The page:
I have designed digital circuit cards, but I have more or less fallen into an area that many engineers hate, that I happen to love: troubleshooting and repairing "broken" circuit card assemblies (henceforth called CCAs).
I'm good at it, I like doing it, and many engineers HATE doing it.
The biggest problem with troubleshooting and repairing broken CCAs is that it is not a great career path for growth for an engineer, at least it isn't at the company I work for.
But when one project is finished and everyone goes on to new design projects, the engineers with lots of design experience get the design jobs, and since I'm good at something that many engineers despise doing, I end up back on another project, still troubleshooting and repairing broken CCAs.
What's a guy to do?
Feast your eyes on this beauty:
I have ordered this circuit card that has been made by the company Xilinx, a maker of Field Programmable Gate Arrays (FPGA), so that an engineer can learn how to design and program the Xilinx FPGA with a custom digital design.
These are usually bought by a particular program where I work so that the engineers can get a head start on the capabilities of the FPGA chip that they are going to use on that project's design.
But for me, having bought this myself, it is due to arrive via my friendly UPS driver on Thursday, it gives me a chance to create and play with designs without the company having to pay for my learning curve.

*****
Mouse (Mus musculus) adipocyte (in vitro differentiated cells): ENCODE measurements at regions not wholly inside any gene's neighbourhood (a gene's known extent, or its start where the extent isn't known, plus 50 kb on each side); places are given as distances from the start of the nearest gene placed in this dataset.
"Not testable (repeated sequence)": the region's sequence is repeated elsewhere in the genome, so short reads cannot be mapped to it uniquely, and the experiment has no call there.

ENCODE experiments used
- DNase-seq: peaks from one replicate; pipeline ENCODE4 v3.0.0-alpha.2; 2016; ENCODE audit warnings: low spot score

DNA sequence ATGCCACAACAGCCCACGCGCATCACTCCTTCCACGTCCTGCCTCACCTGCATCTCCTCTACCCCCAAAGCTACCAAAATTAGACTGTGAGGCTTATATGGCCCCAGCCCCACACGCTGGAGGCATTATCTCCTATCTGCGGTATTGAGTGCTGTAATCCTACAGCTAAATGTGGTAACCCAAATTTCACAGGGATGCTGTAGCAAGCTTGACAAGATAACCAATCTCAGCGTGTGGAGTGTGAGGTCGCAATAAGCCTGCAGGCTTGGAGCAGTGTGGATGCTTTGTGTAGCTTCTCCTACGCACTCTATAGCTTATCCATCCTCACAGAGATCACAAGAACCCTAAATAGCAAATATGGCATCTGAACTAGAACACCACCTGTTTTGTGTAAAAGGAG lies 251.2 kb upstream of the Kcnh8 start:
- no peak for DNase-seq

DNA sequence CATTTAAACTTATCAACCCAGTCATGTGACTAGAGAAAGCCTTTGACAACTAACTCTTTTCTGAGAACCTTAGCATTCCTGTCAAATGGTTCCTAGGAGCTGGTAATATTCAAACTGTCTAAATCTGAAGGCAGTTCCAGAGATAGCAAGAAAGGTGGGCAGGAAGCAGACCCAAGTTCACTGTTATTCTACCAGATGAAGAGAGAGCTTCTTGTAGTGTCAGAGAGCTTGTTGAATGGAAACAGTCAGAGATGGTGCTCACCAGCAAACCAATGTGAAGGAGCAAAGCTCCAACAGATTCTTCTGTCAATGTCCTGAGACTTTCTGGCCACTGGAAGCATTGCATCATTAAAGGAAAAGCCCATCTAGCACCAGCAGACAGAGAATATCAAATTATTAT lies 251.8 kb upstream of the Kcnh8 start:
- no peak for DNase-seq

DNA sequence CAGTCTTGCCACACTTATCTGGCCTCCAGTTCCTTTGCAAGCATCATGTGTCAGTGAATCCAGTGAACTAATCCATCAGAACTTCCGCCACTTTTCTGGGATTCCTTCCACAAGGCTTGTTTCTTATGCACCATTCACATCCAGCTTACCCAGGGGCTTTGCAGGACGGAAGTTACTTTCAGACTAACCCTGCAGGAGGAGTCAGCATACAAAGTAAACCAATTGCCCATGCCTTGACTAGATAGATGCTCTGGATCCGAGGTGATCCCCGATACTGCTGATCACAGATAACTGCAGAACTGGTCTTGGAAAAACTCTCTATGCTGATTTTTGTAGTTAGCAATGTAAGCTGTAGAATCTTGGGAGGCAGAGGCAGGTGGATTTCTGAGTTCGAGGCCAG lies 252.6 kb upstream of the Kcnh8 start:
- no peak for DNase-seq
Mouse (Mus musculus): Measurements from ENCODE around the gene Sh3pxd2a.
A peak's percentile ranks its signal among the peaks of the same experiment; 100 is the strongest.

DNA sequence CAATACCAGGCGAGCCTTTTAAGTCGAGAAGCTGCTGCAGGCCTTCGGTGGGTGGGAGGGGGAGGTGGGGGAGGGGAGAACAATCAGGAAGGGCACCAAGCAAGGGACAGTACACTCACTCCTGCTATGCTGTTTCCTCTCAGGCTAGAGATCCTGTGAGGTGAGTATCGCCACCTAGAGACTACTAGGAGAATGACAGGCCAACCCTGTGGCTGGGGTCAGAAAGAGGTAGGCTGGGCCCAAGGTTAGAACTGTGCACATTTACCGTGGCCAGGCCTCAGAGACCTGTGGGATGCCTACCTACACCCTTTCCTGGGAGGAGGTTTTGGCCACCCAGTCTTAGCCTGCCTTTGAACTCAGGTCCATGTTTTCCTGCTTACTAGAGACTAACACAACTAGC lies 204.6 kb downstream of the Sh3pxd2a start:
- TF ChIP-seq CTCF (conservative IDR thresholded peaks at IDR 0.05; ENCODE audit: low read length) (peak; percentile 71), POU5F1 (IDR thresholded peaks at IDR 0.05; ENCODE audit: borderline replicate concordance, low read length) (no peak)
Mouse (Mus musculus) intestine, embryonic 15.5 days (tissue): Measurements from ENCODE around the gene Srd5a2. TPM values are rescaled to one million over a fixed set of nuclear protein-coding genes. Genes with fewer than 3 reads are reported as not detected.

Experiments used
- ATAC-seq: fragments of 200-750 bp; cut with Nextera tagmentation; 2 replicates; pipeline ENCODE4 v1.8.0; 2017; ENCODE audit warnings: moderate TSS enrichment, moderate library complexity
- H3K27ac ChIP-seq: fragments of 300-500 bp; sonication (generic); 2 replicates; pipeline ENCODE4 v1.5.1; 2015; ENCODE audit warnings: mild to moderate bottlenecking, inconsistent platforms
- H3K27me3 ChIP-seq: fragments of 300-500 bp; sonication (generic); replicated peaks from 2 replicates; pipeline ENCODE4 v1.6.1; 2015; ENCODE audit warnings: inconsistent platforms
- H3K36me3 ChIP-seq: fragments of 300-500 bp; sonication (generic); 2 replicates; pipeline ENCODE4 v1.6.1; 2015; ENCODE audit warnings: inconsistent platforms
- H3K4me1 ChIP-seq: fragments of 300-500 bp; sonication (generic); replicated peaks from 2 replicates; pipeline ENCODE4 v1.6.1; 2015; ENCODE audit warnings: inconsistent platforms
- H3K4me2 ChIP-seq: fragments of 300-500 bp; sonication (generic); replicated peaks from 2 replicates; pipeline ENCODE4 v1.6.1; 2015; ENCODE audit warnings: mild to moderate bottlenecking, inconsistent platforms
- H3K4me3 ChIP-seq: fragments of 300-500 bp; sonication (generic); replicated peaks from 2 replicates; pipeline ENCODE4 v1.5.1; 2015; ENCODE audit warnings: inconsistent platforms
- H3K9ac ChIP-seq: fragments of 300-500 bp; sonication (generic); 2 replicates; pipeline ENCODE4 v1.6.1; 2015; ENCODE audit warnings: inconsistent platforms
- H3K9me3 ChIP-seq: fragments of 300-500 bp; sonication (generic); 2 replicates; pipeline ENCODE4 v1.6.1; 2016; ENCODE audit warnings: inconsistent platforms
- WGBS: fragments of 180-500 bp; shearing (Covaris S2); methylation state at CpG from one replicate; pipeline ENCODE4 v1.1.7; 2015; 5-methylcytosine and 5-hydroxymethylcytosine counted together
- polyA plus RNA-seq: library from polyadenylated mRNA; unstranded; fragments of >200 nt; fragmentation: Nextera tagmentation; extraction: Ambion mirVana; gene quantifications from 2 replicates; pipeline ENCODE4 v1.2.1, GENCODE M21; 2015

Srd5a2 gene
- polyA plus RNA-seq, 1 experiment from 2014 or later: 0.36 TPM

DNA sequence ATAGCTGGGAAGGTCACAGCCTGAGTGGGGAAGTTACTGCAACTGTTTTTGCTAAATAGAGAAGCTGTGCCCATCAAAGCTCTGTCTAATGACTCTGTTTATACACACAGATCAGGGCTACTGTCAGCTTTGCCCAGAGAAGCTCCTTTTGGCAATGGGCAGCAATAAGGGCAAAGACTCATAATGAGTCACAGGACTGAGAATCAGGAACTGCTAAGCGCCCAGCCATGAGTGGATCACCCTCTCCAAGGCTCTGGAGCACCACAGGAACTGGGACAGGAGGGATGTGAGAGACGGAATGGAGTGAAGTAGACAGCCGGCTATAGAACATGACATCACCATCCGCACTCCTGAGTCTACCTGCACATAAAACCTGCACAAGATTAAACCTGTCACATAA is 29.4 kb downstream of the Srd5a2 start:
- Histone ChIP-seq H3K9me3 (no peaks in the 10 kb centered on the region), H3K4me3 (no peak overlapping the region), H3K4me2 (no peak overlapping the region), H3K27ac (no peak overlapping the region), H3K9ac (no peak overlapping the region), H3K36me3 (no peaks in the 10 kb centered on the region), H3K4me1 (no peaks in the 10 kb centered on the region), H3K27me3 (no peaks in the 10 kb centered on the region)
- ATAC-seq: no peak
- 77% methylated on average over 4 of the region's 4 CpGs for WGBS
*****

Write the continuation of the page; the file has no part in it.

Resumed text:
Yeah, it will be for me to use in my own free time, but hopefully I'll learn enough in the next year or so to be able to go to my boss, show him what I have been doing on my own, and start getting into more of the design part of the circuit card design projects at work.
Your cell phones, your VCRs, your DVD players, and almost all of your modern electronics have one of the following programmable devices: a Digital Signal Processor (DSP), a Complex Programmable Logic Device (CPLD), or a Field Programmable Gate Array (FPGA).
For the most part, what I have dealt with at work is the FPGA, with a lot of work with the CPLDs, and a little bit of DSP thrown in.
By far, the company I work for uses mostly FPGAs as the heart of the custom circuit cards we make.
An FPGA is a silicon device, filled with digital gates, that allows the user to create custom designs to do specifically what the customer wants.
For example, if the customer wants a circuit card that receives an analog radio frequency signal, decrypts and changes the signal into another, more generic signal type, we can custom design and configure the insides of the FPGA on the circuit card to do that.
I cannot really explain more of what we do, but hopefully you get the idea.
In electronics, most of the work is to change one signal type into another that can be used by the customer.
Your DVD player, takes the information that is encoded on a DVD, and pumps that information through the electronic circuitry, which probably includes, DSPs, FPGAs, and CPLDs like we use where I work, and after the DVDs information is filtered through these devices on the circuit card in the DVD player's box, it comes out in a form that your TV understands, and you get to watch a movie because of the work done by engineers that gets put into the DVD player itself.